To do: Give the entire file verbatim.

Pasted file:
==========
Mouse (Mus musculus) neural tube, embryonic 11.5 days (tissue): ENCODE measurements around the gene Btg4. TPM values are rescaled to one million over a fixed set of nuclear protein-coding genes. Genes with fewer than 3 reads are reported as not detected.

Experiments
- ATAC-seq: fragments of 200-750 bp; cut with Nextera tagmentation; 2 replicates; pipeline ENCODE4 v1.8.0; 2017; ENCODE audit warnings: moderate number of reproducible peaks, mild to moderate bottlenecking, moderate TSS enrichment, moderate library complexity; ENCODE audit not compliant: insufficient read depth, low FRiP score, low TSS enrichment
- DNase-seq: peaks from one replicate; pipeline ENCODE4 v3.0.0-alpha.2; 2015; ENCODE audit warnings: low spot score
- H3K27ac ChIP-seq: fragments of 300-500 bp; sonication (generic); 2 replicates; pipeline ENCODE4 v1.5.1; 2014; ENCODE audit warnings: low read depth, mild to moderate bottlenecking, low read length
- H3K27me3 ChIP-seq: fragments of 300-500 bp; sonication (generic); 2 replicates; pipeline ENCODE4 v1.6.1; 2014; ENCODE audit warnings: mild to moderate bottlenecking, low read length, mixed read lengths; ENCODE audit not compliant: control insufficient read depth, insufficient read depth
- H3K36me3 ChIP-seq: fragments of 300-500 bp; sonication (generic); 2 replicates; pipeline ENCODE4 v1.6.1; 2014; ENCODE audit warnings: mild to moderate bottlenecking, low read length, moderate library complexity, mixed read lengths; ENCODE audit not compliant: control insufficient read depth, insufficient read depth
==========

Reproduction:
Mouse (Mus musculus) neural tube, embryonic 11.5 days (tissue): ENCODE measurements around the gene Btg4. TPM values are rescaled to one million over a fixed set of nuclear protein-coding genes. Genes with fewer than 3 reads are reported as not detected.

Experiments
- ATAC-seq: fragments of 200-750 bp; cut with Nextera tagmentation; 2 replicates; pipeline ENCODE4 v1.8.0; 2017; ENCODE audit warnings: moderate number of reproducible peaks, mild to moderate bottlenecking, moderate TSS enrichment, moderate library complexity; ENCODE audit not compliant: insufficient read depth, low FRiP score, low TSS enrichment
- DNase-seq: peaks from one replicate; pipeline ENCODE4 v3.0.0-alpha.2; 2015; ENCODE audit warnings: low spot score
- H3K27ac ChIP-seq: fragments of 300-500 bp; sonication (generic); 2 replicates; pipeline ENCODE4 v1.5.1; 2014; ENCODE audit warnings: low read depth, mild to moderate bottlenecking, low read length
- H3K27me3 ChIP-seq: fragments of 300-500 bp; sonication (generic); 2 replicates; pipeline ENCODE4 v1.6.1; 2014; ENCODE audit warnings: mild to moderate bottlenecking, low read length, mixed read lengths; ENCODE audit not compliant: control insufficient read depth, insufficient read depth
- H3K36me3 ChIP-seq: fragments of 300-500 bp; sonication (generic); 2 replicates; pipeline ENCODE4 v1.6.1; 2014; ENCODE audit warnings: mild to moderate bottlenecking, low read length, moderate library complexity, mixed read lengths; ENCODE audit not compliant: control insufficient read depth, insufficient read depth